The Four Agreements: It's a book that I normally give to the whole team at some point during my 'tenure' as their leader.

Each of the Agreements sets out a basis on which you promise to interact with your team. It's not a typical leadership book (and I've read a lot of them).

By leading the team with these four principles, your team knows exactly where they stand with you, what they can expect from you and you from them:

Be careful what you say - just be honest. If there's a problem, tell me straight away and we will find a solution, not look to blame someone. Don't bad mouth people, it's not helpful. There's so much in this one.

Don't take things personally - it's business. [Even though I think that this is important in all aspects of life]. When something does not go how you want, or you feel you did not get what you deserved, it's not personal. As long as we focus on the business of the business, we can also get on with even some of the more challenging people in any organization. They act the way they act because that's their story and for some reason that's what they need to do.

Don't assume anything - massively important. Check stuff! Ask, be curious. Make sure you understand. If you don't understand my requests, ask again and I will explain in a different way till you are 100% sure that you know what's required. I've seen far too many people go off and 'do something' because they thought that's what was said only to find they wasted hours on the wrong task.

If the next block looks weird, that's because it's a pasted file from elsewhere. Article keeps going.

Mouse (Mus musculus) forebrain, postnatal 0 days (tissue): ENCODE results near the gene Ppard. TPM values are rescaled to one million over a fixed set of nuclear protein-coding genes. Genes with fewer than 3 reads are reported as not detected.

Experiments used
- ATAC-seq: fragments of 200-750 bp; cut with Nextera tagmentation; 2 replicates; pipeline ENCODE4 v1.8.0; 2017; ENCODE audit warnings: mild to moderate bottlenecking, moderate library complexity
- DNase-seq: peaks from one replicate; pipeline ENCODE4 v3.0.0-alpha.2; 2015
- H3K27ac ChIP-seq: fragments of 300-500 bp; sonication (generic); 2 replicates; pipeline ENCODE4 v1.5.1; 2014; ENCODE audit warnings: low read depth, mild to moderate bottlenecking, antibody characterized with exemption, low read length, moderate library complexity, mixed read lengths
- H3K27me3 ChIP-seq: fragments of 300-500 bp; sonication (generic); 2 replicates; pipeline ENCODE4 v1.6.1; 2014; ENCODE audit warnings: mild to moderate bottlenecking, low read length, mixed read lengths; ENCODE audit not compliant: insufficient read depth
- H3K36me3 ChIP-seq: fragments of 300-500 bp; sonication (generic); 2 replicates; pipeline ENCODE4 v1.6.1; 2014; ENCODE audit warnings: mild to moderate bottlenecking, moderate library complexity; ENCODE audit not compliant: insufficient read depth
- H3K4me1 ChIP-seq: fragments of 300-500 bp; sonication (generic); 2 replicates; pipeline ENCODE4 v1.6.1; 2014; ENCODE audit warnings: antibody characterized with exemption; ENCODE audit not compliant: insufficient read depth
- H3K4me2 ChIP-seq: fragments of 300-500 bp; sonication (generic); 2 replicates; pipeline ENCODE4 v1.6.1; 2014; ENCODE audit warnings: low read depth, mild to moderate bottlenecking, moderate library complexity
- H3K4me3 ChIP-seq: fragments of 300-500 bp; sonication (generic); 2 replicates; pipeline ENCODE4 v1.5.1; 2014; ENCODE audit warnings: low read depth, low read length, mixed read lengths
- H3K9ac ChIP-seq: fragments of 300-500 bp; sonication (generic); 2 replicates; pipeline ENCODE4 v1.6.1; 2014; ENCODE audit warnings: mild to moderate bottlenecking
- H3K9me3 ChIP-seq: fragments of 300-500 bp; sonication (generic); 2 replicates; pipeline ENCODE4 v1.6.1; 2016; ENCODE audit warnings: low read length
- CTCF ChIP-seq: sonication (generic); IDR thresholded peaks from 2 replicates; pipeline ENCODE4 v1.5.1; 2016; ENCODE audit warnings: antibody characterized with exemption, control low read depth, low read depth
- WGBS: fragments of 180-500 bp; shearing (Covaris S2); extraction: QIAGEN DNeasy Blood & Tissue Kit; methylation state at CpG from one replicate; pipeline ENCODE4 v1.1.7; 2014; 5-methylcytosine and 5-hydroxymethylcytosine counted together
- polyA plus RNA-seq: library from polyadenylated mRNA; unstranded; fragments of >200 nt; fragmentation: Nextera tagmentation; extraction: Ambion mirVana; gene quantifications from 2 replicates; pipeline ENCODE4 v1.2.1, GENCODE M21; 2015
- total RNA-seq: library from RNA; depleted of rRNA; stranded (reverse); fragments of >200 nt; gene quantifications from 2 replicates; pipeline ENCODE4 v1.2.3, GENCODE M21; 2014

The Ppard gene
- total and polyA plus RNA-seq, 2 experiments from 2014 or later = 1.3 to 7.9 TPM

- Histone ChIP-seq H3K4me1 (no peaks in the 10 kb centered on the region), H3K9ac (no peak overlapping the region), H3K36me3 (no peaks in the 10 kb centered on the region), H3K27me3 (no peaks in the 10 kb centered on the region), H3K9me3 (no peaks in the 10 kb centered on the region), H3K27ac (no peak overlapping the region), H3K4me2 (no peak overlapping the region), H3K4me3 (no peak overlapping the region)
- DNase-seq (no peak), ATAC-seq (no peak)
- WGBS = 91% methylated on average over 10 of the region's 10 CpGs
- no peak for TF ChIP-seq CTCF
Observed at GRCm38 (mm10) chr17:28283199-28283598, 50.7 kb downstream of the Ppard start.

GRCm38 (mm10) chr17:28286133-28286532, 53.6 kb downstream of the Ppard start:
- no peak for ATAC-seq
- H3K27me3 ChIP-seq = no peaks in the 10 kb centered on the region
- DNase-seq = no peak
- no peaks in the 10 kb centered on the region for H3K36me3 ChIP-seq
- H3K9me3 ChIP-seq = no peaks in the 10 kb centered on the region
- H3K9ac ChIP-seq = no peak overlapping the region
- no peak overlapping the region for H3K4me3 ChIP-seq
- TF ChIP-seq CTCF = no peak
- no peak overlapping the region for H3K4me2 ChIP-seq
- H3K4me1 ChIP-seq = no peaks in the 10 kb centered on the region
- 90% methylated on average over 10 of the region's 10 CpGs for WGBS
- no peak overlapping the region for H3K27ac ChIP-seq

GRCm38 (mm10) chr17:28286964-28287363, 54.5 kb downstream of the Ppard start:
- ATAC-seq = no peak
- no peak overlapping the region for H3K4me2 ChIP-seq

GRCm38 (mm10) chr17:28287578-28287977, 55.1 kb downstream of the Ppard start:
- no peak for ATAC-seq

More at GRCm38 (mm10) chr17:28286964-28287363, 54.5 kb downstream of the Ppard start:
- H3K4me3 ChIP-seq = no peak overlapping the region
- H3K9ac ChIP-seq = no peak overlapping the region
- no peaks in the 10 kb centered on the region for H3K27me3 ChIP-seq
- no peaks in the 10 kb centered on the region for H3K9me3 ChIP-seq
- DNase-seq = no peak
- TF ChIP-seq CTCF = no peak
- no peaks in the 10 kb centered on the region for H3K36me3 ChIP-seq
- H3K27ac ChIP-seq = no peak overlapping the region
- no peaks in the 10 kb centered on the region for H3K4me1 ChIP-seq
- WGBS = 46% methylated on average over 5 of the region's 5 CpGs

Do your best - perfection is an impossible objective. Just do the best you can on any given day. Some days you will be incredible, on others less so. And that's OK. Just as long as you do the bet you can that day.

6. If you could only give one piece of advice to a young leader, what would you say to them?

Leadership is a privilege not an entitlement.

You're not the boss of anyone (except yourself). You may have climbed a corporate structure and be close to the top and 'achieved' a lot. Well done. But never treat that as an entitlement to treat anyone in the organization as being beneath you. Make sure you thank the cleaners and the security guards every day, show appreciation and understand that you are only a leader in most cases because someone else put you there. That can be taken away as quickly as given.

7. What is one meaningful story that comes to mind from your time as a leader, so far?

Be very choosy about the type of leaders you learn from and how you deal with their reactions to you.

From quite an early age, I saw that less competent or confident leaders were terrified of me and would try to undermine me or bad mouth me as a result. I'll admit, when younger I was quite impatient with poor leadership and did not respond as I would now which exacerbated the situation.

Experience has taught me that you don't need to be the official leader to lead. Sometimes, just supporting them in the right way, empowering them, making their lives easier will be the sort of leadership that you need to demonstrate. Because after all, it's not all about me, it's about empowering other people to be excellent and achieve their full potential, and the title they carry is not the true badge of leadership, it's what they do with it.